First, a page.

A tale of two conferences

Over the course of the past week, I attended two very different technology conferences.

One was a virtual conference, last weekend’s OpenSimulator Community Conference 2013.

The other was a traditional conference, held in a hotel complex in the Chicago suburbs, the Unisys Universe conference.

Both included participants from around the world, both had keynote speeches and breakout technical and visionary sessions.

Both conferences were packed with content, and had technology pioneers as brand-name keynoters.

OSCC meeting June 12 2013

At a regular weekly planning meeting for OSCC track leaders.

Both conferences ran smoothly and on schedule, with minimal disruption or technical problems.

I had a moment of panic at one of my presentations when I couldn’t get slides to load, even though I’d practiced the night before — and wound up loading them twice, so had to advance slides two at a time for the whole presentation. Note to self: if I’m speaking first, and have slides, load the slides before the presentation is scheduled to start, to avoid these moments of panic.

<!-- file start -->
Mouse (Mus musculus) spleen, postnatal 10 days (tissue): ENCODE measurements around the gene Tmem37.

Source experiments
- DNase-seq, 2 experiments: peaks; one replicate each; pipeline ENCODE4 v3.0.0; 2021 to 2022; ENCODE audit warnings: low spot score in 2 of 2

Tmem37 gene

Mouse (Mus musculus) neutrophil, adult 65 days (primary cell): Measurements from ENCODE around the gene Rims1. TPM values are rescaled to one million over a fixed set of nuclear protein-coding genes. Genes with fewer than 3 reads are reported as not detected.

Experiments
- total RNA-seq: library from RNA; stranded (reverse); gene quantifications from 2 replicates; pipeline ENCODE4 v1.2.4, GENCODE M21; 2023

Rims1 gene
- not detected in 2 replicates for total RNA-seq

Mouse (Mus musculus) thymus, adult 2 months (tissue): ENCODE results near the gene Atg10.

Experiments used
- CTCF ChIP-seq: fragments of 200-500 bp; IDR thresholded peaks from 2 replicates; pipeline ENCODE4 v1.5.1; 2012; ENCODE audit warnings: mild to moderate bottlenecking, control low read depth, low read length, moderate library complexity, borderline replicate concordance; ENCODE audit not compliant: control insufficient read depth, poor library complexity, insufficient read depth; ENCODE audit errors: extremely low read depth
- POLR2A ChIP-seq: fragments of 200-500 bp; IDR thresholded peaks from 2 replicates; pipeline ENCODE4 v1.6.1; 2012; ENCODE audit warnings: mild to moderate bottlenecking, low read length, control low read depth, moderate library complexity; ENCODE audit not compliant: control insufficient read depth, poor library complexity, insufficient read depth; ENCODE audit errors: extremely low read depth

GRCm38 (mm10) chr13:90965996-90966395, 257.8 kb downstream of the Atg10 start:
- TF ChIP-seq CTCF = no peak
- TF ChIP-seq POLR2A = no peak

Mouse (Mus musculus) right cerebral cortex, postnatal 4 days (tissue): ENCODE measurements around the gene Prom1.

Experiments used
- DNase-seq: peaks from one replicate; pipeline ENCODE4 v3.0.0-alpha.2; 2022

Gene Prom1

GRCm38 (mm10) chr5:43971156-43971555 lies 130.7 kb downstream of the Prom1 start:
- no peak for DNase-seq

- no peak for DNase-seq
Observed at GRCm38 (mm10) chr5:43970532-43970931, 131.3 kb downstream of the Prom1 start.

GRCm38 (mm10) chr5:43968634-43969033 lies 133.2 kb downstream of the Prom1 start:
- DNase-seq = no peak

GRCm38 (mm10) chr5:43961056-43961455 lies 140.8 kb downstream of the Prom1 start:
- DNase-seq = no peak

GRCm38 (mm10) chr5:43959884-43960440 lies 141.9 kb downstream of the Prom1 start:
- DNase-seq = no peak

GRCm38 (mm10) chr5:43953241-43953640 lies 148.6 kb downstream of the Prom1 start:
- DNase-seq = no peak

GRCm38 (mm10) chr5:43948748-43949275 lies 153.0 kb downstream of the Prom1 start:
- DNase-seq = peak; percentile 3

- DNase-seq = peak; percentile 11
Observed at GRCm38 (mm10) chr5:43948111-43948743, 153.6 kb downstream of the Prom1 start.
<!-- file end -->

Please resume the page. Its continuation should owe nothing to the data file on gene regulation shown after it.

And while I wasn’t privy to the behind-the-scenes planning of the Unisys conference, I can say for certain that the planning and organization of the OpenSim conference was exemplary. Since late spring, I attended weekly organizing meetings for the track leaders, where we discussed, among other things, how to arrange the conference schedule. The only disagreement I remember over all this time was a technical issue of how to balance the stream of incoming conference attendees so as not to over-burden any one region. Whatever decision the developers came to, it turned out fine.

A difference of commitment

The obvious difference between the two conferences was, of course, the cost. The Unisys conference required hotel rooms, plane trips, meals, airport shuttles, projectors, and brochure printing.

In addition, some of the speakers were probably paid for their presentations, but this was likely due to the fact that this was a business conference. The OSCC conference, by comparison, was a community event, run by volunteers, and speakers wouldn’t be expecting to get paid.

In addition to volunteer speakers, the OSCC also had volunteer builders, developers, organizers, greeters, and moderators.

If the OSCC has been a for-profit conference instead, then the organizers could have spent as much money on it as they could have wished, paying extra for fancy building or brand-name speakers. Maybe creating a custom avatar for each attendee based on their photo.